The drug works by reducing the pleasurable effects of drinking. When you take naltrexone, your brain doesn’t release as much of the feel-good chemical dopamine when you drink.
Acamprosate (Campral) is a medication that comes as an oral tablet you take three times a day. The drug helps you stay sober by lessening alcohol withdrawal symptoms. It accomplishes this by reducing the amount of a brain chemical called glutamate.
Glutamate can cause problems during alcohol withdrawal. If you drink heavily and suddenly stop, the amount of glutamate in your brain often increases, leading to withdrawal symptoms. Since acamprosate lessens glutamate in the brain, the drug helps you avoid withdrawal symptoms.
Medication-assisted Treatment for Opioid Addiction
Opioids achieve their pain-relieving effects through their actions on the brain’s mu opioid receptors. These drugs are addictive because they trigger the brain’s reward pathway, increasing feel-good chemicals like dopamine. With chronic use, the body adjusts to the opioids and becomes dependent on them. For this reason, suddenly stopping or cutting back on opioids can cause withdrawal symptoms.
MAT for opioid use disorder is prescribed to help ease opioid withdrawal symptoms and prevent relapse. MAT therapies for opioid use disorder can usually be started as soon as a person begins the medical detox process.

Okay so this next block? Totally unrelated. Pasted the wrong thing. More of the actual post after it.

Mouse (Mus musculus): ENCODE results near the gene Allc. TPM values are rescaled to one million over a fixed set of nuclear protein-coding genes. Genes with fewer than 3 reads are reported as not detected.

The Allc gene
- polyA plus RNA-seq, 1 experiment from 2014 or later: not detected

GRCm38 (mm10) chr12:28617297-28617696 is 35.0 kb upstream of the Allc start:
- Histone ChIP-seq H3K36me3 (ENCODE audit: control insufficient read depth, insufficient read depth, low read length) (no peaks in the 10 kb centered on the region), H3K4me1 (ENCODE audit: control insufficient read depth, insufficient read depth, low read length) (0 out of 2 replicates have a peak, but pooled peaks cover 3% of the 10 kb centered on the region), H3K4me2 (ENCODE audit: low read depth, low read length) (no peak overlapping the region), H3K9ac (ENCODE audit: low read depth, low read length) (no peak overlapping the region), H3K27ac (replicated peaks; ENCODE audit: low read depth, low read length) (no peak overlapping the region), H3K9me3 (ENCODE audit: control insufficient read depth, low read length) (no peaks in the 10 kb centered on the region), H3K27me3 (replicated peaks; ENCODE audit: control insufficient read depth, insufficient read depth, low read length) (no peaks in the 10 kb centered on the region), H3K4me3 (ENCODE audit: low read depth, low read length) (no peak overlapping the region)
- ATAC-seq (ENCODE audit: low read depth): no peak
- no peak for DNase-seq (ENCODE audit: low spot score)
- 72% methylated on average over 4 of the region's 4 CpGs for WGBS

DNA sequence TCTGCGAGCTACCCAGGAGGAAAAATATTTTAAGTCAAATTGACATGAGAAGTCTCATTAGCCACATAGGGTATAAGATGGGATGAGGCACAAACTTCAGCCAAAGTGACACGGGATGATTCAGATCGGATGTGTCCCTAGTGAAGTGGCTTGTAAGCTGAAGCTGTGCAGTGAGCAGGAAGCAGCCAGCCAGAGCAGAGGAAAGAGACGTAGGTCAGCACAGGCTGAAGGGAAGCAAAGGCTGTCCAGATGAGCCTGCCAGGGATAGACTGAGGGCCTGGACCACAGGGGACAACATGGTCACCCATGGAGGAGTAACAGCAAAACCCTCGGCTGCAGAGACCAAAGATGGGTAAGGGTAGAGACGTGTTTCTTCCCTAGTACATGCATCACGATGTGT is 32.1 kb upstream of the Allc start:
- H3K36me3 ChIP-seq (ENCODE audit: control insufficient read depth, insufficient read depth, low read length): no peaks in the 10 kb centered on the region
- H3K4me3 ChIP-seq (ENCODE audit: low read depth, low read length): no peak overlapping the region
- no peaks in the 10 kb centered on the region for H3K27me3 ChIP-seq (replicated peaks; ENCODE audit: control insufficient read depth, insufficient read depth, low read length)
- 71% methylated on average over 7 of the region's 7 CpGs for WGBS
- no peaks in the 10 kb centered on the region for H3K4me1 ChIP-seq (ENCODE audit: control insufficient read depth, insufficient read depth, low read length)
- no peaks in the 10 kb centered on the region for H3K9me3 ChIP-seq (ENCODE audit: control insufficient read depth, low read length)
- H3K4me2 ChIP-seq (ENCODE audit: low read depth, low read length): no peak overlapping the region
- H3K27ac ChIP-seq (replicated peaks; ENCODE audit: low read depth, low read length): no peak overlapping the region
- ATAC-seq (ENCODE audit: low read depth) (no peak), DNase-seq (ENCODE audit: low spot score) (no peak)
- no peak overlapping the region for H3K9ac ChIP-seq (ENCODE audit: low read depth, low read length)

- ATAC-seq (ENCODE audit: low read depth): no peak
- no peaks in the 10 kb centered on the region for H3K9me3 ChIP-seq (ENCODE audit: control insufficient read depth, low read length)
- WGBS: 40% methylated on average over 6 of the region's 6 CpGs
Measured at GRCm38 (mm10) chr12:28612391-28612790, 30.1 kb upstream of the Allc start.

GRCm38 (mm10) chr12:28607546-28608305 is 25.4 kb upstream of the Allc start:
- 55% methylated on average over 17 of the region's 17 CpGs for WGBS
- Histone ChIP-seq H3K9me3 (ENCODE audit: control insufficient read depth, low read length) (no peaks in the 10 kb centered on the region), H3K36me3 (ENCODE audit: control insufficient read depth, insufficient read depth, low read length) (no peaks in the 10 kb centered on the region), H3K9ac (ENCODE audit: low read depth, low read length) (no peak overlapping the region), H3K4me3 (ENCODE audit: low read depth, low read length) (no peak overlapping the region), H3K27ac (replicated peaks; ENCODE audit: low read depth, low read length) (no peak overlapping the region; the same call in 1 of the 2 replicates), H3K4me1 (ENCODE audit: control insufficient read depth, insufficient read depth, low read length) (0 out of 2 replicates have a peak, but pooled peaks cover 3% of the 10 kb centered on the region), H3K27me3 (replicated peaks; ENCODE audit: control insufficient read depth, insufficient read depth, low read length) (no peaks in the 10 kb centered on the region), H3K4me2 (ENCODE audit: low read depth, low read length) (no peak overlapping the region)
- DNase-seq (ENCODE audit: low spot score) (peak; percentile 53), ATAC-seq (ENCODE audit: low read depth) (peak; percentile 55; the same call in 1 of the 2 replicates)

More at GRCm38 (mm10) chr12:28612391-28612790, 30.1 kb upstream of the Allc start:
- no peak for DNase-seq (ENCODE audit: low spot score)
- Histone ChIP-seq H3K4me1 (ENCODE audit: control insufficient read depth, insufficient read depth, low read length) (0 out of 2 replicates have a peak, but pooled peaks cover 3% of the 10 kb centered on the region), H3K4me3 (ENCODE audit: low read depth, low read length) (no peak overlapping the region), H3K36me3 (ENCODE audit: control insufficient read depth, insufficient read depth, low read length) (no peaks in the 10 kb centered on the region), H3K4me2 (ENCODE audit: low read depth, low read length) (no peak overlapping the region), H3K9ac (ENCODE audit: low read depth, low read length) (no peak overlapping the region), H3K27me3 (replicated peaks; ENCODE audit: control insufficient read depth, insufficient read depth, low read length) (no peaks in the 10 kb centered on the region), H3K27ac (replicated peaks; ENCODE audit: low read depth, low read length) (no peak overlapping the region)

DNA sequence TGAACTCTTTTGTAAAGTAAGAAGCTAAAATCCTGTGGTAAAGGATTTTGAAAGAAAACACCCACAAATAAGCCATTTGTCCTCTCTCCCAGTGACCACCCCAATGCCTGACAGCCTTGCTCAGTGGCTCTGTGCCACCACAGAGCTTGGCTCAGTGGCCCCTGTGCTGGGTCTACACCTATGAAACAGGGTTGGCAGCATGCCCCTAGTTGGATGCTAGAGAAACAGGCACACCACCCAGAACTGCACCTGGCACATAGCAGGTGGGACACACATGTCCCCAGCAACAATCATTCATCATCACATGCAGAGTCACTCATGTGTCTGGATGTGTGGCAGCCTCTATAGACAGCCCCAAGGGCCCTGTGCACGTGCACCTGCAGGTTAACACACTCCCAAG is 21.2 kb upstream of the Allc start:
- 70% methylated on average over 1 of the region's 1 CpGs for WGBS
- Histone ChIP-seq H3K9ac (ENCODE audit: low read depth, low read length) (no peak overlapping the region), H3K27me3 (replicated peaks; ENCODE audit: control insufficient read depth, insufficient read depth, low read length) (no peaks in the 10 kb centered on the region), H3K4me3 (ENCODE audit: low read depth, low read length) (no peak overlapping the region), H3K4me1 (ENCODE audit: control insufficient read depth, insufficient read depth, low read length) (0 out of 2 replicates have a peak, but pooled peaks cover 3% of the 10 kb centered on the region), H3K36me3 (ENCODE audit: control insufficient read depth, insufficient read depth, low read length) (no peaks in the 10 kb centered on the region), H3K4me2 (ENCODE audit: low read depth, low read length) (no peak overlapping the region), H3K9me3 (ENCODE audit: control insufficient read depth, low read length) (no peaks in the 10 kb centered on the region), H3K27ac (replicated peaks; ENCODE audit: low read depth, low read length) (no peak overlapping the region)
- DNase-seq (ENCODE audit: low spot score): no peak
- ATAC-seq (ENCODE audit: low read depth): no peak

Medications Used for Opioid Addiction
Experts strongly recommend MAT as a cornerstone of opioid use disorder treatment. Three primary medications are often prescribed as MAT for opioid abuse: methadone, Suboxone (buprenorphine) and naltrexone.
Experts consider methadone (Dolophine, Methadose) a first-line treatment for opioid use disorder. When prescribed for MAT, the drug usually comes as an oral liquid taken once daily.
The drug is a long-acting opioid that works on the brain’s mu opioid receptors, similarly to other opioids. However, as an extremely long-acting drug with a slow onset, methadone does not cause the euphoric high generally associated with opioids. Instead, methadone works by preventing both withdrawal symptoms and cravings. Further, the drug stops a person from getting high if they slip up and take another opioid.